Selling anything can be challenging. It takes a skilled salesperson to ask the right questions and discover pain points that can lead to a close. For many, this is something they have practiced until it becomes second nature. But for those just getting started in sales, or techs who are assisting in this process, there are a few best practices to follow when gearing up for a sale.

The first one is to keep your mouth shut and listen. Yes, you are there to sell, however, your products are less important than solving your prospect’s pain points. Allowing them to talk, while you simply listen, is a great way to discover some of these pain points without asking questions. People will usually tell you a lot of the negatives about their business before they get into the positive attributes. It’s with this in mind that you take a little advice from Vanilla Ice and, “Stop, collaborate, and listen.” You may be surprised at what kind of information is handed to you and how it can shape further questions.

When it comes to your turn to speak, it’s time to deploy a little strategy. Use open-ended questions rather than closed-ended. Open-ended questions can be answered in depth and don’t elicit a yes or no response. You will need all the details you can gather in order to get feedback from your customer’s perspective. Then, you can analyze and take notes so you’ll know what pain-points to leverage and dive deeper into. When you use closed-ended questions, you’ll get pretty straightforward, dry feedback. Still, closed-ended questions may offer some interesting data. Some examples of these could be;

Open-Ended: What were the main reasons you chose our product/service?

Closed-Ended: Would you recommend our product/service?


Closed-Ended: Did you like our product/service?

Open-Ended: What is the most important feature of our product/service?

Then, of course, there’s the challenge of getting people to open up to you. Open-ended questions help, but it’s also simply diagnosing. In order to gain trust and allow the person to open up, you have to build a rapport. It’s asking questions, but allowing them to be slightly more personal. Even something as simple as, “What are your plans this weekend?” People are willing to open up if you can find a similar connection. Asking these types of questions may assist you in building trust with your potential client. Not only does it build trust, but it adds a level of comfort where you just might discover a few things about their business that you weren’t expecting.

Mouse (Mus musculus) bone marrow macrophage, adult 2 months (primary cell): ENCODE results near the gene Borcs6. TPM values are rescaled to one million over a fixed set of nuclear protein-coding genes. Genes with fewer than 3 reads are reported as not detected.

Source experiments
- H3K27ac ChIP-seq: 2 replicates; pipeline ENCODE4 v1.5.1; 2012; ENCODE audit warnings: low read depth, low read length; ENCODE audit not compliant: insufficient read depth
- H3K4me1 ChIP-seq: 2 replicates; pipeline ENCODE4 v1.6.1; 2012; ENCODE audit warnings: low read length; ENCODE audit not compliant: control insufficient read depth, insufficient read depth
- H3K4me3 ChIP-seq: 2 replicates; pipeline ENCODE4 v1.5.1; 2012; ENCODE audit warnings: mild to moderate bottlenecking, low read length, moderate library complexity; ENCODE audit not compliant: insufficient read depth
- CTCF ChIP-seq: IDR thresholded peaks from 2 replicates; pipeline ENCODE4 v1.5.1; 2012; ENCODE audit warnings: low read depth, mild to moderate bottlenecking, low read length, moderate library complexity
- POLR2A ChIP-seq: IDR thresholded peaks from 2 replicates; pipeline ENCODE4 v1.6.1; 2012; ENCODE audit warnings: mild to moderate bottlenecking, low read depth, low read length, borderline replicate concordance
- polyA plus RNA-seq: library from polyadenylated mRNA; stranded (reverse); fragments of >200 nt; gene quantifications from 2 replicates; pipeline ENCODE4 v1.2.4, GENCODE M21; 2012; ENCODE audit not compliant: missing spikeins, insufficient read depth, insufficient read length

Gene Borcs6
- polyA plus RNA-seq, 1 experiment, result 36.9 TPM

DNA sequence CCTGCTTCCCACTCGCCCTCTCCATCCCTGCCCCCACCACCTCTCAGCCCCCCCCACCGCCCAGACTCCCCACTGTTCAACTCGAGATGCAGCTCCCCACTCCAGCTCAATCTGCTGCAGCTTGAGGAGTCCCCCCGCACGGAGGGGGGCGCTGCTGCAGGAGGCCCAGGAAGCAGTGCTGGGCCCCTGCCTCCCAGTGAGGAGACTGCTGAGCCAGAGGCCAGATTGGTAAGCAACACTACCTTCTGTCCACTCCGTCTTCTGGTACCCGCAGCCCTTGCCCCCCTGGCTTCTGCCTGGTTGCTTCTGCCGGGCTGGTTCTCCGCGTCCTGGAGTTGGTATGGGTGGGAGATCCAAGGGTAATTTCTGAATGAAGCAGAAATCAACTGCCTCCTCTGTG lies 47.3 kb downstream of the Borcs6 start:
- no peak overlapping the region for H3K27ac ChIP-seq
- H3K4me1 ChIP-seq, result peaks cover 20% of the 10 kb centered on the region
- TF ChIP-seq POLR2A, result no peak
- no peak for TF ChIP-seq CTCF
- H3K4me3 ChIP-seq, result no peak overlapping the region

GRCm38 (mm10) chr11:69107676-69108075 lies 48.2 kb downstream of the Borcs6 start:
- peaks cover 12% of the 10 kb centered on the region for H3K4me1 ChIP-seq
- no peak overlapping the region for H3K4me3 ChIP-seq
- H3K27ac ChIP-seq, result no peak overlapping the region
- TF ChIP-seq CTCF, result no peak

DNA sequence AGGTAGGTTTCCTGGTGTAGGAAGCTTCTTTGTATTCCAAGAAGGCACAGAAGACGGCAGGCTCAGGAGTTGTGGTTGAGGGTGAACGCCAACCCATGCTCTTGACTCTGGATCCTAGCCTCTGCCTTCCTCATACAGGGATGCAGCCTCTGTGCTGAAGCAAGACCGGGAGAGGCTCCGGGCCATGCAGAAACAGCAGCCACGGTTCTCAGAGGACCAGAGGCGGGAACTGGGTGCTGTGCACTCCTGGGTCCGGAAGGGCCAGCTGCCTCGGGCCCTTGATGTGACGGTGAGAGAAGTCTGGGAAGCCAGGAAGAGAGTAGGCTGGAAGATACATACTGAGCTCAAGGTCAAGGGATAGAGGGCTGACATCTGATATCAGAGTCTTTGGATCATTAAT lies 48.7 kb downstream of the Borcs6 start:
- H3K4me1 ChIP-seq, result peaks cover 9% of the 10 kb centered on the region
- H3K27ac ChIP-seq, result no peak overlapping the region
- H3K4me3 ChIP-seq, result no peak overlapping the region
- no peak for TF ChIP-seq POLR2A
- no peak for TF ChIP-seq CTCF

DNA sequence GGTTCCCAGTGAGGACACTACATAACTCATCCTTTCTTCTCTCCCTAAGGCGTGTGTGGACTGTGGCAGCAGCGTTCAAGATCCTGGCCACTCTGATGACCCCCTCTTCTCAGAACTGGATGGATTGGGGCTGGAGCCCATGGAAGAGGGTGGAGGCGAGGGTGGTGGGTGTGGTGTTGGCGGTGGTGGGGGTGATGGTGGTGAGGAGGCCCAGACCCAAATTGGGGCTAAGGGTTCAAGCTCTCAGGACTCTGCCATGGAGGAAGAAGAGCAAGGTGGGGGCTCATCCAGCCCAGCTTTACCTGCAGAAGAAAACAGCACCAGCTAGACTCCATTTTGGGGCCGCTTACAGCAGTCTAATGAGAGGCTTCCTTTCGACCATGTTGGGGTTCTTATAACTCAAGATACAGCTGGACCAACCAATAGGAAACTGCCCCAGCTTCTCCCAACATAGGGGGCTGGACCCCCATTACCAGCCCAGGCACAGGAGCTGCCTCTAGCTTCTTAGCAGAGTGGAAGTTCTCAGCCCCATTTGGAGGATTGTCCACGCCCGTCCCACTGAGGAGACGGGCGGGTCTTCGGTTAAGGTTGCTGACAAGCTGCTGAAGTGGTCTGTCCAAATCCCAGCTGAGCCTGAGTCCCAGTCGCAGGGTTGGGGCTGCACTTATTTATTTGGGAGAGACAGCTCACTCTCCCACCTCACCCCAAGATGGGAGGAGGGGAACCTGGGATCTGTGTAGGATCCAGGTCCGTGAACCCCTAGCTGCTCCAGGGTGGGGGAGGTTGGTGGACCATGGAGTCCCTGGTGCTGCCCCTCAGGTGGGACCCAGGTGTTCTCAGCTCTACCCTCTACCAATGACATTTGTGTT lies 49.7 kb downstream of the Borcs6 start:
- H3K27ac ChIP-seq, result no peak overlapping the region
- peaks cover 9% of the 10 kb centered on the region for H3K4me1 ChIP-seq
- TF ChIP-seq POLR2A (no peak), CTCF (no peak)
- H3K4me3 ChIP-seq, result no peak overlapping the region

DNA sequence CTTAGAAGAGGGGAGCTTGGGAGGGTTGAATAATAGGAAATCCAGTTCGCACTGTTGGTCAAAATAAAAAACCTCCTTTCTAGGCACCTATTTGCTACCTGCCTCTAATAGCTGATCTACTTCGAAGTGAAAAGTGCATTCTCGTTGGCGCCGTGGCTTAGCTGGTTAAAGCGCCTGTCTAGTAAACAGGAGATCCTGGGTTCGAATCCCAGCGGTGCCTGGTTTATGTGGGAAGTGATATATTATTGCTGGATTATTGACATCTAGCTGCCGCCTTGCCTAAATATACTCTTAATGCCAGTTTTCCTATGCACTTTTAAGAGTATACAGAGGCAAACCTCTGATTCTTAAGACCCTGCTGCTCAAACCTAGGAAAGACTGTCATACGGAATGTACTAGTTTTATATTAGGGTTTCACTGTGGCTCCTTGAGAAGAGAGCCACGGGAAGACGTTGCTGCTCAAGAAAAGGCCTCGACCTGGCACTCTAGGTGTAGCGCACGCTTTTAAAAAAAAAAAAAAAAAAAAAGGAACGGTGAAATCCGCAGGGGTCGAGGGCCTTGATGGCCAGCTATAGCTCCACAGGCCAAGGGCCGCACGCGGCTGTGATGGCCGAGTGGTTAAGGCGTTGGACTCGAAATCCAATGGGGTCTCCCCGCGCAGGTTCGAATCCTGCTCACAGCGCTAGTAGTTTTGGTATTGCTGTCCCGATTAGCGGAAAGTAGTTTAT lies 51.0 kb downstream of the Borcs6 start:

Finally, use strategy when approaching a close. Once you’ve asked all the questions you have in your discovery you can start thinking of some transitions into finally selling your solution. Some great examples come from “I feel really good about this, I know this is going to work well for us.  What’s the best way to get things underway?  I could email you an order when I get back to the office… or I could just get it from you now.  What works best for you?” See? That isn’t so terrible or nerve wracking. Especially after you’ve done your discovery and allowed some networking to take place. At this point you should have built enough rapport so this exchange is not awkward; it’s just your hint that it’s time to close this deal… and take home the dough.

Take your time with this and try not to put too much pressure on yourself. In fact, try to have fun with it. You don’t need to be pushy or on edge with clients, just maintain what you’ve built. Even if you’re unable to close on the deal, you now have someone to target later on, or simply network with. Practice these tips and go into your next discovery with excitement and confidence. After all, winning is the science of being totally prepared.